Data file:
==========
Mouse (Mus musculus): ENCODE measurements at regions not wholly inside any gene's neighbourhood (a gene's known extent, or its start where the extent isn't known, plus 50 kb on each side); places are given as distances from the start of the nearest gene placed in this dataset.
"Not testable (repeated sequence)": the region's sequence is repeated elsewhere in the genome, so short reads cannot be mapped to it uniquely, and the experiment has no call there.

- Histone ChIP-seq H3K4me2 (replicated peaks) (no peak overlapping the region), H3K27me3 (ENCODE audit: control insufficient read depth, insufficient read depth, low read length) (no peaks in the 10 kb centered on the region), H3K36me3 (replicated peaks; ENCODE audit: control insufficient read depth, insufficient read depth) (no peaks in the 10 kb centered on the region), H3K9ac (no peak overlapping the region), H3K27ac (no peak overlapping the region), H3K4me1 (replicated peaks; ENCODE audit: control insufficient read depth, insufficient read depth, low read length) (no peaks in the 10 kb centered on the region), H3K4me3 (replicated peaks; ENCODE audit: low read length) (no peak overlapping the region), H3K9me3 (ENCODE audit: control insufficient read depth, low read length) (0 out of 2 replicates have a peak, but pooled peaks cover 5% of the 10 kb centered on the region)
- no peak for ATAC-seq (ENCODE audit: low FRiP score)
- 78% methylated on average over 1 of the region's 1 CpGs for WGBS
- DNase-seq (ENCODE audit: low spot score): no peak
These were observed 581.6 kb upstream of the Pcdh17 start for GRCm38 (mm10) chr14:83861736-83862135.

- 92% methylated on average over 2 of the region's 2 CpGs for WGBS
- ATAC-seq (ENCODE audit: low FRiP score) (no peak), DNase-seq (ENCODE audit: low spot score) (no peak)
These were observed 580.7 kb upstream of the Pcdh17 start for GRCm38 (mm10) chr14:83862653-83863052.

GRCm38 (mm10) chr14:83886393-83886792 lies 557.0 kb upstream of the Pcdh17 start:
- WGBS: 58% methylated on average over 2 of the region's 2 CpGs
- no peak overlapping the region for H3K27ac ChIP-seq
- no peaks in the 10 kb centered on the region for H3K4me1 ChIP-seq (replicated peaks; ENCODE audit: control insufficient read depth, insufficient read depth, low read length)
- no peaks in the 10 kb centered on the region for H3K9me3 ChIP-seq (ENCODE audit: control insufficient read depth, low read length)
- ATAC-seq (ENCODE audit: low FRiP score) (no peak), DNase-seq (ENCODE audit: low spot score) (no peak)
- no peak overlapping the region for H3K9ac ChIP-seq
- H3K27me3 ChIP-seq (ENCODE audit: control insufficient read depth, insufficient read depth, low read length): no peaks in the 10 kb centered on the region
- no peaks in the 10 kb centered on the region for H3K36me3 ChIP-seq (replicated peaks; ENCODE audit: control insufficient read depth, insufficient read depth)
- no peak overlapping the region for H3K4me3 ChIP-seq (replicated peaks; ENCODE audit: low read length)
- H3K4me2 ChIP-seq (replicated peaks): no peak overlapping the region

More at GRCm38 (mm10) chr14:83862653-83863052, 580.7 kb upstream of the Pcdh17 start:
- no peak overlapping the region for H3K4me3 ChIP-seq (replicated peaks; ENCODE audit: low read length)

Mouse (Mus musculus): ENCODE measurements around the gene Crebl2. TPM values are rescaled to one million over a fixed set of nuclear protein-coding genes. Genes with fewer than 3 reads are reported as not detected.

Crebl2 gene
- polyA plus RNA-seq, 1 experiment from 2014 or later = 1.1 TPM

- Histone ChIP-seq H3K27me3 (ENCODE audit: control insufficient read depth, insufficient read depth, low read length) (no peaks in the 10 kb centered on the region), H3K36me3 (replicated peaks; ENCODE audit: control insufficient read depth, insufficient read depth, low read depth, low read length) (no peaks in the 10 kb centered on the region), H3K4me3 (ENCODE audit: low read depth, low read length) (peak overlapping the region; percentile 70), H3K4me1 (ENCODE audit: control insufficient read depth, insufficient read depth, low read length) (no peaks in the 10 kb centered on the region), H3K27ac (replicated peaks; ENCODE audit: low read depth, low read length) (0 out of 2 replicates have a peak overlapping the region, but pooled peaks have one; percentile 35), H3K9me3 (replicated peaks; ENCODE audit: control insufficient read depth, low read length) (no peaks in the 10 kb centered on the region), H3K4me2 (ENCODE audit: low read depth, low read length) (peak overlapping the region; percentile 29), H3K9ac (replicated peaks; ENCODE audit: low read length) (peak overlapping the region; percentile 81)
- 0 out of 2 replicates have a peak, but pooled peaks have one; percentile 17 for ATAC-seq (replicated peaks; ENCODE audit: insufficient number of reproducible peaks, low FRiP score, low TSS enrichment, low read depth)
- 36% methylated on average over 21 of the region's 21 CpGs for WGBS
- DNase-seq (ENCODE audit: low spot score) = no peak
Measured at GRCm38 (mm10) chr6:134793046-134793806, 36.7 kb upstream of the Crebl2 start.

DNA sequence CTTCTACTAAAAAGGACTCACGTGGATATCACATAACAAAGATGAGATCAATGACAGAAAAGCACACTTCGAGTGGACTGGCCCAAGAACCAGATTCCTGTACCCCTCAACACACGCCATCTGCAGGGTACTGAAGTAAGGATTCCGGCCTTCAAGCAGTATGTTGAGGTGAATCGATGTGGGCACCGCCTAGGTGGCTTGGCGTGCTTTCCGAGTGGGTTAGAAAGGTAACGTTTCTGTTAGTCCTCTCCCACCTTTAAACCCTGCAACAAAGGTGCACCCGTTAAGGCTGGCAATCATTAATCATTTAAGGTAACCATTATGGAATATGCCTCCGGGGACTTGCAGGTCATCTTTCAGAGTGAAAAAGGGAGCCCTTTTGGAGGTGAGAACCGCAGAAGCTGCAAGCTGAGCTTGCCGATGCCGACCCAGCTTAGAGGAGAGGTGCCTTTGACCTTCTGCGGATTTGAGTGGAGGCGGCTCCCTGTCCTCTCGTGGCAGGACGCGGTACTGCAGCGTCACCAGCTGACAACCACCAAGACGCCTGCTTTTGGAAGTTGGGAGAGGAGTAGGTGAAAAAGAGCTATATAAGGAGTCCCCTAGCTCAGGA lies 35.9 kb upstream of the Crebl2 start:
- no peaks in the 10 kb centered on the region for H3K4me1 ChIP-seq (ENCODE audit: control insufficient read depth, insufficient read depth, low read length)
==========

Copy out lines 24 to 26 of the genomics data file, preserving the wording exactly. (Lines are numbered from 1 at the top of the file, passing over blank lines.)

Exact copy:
Mouse (Mus musculus): ENCODE measurements around the gene Crebl2. TPM values are rescaled to one million over a fixed set of nuclear protein-coding genes. Genes with fewer than 3 reads are reported as not detected.

Crebl2 gene
- polyA plus RNA-seq, 1 experiment from 2014 or later = 1.1 TPM